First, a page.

The Vermont Standards that these courses assesses include: 1.15 Speaking; 2.2 and 2.3 Problem Solving; 6.4 Historical Connections; 7.7aaa Geometric and Measurement concepts; and 7.19 Designing Solutions. This is the first year the Applied Architecture II class is being offered. I have always had an interest in the design and history of covered bridges and felt this would be a good topic to explore. I also wanted to combine drawing and design work with the actual building of scale models.
The Covered Bridge unit began with a discussion of the essential questions: Why were bridges covered? What is the Vermont folklore about covered bridges? How are covered bridges built? How many covered bridges are left in Vermont?
We next discussed the vocabulary related to covered bridges. This included names of building members and tools used. We also studied the different truss systems used in the bridges. Many thanks to Joe Nelson and Ed Barna for the information they included in their books on covered bridges.
In early September we took an all day field trip to the five covered bridges in the Shelburne, Charlotte, Ferrisburgh area. Students were divided into groups of three and were given tape measures and paper. They proceeded to sketch and measure each building member in the five bridges we visited. On the way back to school we had a drawing to see which group would build which bridge.
The next few class periods (80 minute blocks), students worked on a set of drawings for their bridge. Using a scale of 1:24, they drew the floor system from underneath the bridge, the truss used to support the bridge drawn from inside the bridge, the exterior side of the bridge, the portal opening, and the ceiling framework drawn looking up while standing on the bridge.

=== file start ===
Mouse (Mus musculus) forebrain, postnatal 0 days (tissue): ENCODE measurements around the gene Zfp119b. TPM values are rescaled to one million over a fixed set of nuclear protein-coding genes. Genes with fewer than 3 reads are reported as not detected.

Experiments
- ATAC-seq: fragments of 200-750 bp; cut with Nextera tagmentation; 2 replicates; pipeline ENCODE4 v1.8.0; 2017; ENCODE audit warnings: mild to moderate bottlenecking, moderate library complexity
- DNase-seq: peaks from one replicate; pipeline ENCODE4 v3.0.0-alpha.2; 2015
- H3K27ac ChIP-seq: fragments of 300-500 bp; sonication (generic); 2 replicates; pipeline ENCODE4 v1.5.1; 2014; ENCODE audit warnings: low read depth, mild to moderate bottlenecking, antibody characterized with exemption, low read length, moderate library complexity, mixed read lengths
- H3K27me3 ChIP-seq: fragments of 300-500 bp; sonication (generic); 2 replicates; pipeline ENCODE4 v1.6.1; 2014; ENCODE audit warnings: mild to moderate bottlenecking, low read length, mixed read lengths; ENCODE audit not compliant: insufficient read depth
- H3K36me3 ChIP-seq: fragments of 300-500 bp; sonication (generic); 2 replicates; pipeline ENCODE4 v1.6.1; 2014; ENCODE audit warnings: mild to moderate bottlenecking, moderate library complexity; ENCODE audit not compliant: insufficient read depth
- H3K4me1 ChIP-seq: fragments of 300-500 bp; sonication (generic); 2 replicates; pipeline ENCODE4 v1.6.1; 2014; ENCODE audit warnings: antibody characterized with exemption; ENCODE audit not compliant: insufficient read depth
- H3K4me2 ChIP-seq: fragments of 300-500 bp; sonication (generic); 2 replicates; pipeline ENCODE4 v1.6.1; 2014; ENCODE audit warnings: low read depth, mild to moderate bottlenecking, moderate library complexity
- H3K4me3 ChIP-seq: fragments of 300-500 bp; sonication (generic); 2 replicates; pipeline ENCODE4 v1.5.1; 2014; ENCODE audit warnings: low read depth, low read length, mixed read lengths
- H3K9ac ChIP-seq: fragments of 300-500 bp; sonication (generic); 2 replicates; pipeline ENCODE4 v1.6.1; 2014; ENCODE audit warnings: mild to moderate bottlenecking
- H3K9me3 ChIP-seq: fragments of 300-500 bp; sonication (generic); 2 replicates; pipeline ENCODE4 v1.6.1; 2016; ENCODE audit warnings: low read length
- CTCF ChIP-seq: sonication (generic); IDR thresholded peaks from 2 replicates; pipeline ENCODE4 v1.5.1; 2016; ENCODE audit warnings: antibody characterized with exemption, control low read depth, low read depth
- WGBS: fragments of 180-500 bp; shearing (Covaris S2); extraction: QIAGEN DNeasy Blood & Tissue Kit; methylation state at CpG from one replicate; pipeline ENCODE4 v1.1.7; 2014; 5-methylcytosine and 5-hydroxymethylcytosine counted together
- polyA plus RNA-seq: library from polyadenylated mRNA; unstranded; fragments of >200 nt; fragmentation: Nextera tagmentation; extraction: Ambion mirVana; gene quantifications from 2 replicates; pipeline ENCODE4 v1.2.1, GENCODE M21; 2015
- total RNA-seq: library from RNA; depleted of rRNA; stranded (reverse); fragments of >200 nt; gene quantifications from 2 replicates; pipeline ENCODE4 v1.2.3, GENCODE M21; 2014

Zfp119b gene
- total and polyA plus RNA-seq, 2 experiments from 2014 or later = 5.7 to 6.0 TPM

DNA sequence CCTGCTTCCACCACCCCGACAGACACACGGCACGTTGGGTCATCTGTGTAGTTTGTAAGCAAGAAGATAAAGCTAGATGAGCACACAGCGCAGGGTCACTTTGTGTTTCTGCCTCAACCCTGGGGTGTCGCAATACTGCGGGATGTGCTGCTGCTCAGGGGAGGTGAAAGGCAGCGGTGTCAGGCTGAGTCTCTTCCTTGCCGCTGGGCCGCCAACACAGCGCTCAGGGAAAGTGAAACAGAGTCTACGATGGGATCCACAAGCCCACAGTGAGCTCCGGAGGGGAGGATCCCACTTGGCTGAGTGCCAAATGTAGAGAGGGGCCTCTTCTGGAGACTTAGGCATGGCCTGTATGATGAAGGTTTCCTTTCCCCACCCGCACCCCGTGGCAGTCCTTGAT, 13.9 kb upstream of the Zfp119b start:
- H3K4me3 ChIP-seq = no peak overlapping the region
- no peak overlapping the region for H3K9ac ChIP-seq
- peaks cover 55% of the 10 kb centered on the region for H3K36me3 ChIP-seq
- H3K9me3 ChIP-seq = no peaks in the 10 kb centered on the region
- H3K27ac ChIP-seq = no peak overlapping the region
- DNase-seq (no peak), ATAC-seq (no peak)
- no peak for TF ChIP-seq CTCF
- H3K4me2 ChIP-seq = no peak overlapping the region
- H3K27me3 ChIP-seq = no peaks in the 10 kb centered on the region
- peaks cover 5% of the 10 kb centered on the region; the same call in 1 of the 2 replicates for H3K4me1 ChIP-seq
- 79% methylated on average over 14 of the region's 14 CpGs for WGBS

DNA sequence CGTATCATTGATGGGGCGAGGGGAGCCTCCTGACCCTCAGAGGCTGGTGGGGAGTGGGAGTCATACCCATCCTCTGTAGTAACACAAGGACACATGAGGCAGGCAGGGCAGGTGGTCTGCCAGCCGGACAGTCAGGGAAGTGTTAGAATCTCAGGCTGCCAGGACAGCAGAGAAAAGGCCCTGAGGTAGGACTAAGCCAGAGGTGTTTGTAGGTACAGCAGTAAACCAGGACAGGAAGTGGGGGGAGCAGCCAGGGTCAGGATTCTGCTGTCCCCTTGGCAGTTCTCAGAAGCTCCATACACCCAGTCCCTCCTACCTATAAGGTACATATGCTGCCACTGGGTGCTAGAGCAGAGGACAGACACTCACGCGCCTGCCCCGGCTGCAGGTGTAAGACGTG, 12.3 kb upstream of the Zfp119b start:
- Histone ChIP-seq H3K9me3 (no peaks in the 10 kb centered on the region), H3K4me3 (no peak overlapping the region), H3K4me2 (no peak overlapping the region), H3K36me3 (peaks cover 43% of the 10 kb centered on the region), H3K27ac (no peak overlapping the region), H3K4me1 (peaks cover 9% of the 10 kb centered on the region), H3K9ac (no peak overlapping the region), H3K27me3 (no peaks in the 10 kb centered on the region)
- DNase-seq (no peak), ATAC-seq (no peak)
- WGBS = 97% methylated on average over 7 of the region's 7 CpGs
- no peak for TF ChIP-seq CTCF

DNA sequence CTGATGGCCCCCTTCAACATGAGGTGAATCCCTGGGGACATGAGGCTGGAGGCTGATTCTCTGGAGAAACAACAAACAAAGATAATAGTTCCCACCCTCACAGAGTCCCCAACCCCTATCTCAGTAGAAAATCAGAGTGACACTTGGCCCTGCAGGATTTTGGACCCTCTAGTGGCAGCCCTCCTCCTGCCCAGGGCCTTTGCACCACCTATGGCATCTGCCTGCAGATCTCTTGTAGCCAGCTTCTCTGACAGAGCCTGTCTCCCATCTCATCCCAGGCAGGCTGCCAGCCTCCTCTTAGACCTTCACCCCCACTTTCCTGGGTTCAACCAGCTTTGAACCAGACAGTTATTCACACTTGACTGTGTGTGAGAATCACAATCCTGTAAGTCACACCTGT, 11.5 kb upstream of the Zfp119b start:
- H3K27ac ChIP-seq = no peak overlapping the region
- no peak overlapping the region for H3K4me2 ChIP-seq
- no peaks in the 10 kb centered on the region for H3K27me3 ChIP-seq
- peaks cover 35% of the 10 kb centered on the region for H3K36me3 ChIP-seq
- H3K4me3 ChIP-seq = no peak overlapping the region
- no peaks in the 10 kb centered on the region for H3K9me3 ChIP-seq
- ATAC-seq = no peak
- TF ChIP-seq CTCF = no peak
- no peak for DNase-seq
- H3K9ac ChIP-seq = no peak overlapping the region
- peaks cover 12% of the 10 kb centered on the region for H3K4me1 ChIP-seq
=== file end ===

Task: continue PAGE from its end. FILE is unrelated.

Once the drawings were complete, we moved the class to the wood-shop and began the construction of the bridges. Students were taught the safety rules of the shop and how to operate the machines. They wanted to make the models as authentic as possible so they pinned many of the pieces together using small dowels.
The students deserve a lot of credit for working through problems in construction. Through this unit, they learned the history and construction techniques of building covered bridges. Many students commented on how hard it must have been to build these bridges at full scale. They also learned to work together as a team to create some very impressive models.
(This article was edited to fit the limited space in the newsletter. For the complete story with photos, see www.vermontbridges,com/abraham.htm - Editor)
By Patricia Breakey; Oneonta Daily Star - Delhi News Bureau* Delhi, NY - Delaware County's deputy commissioner of public works admits he's obsessed with covered bridges.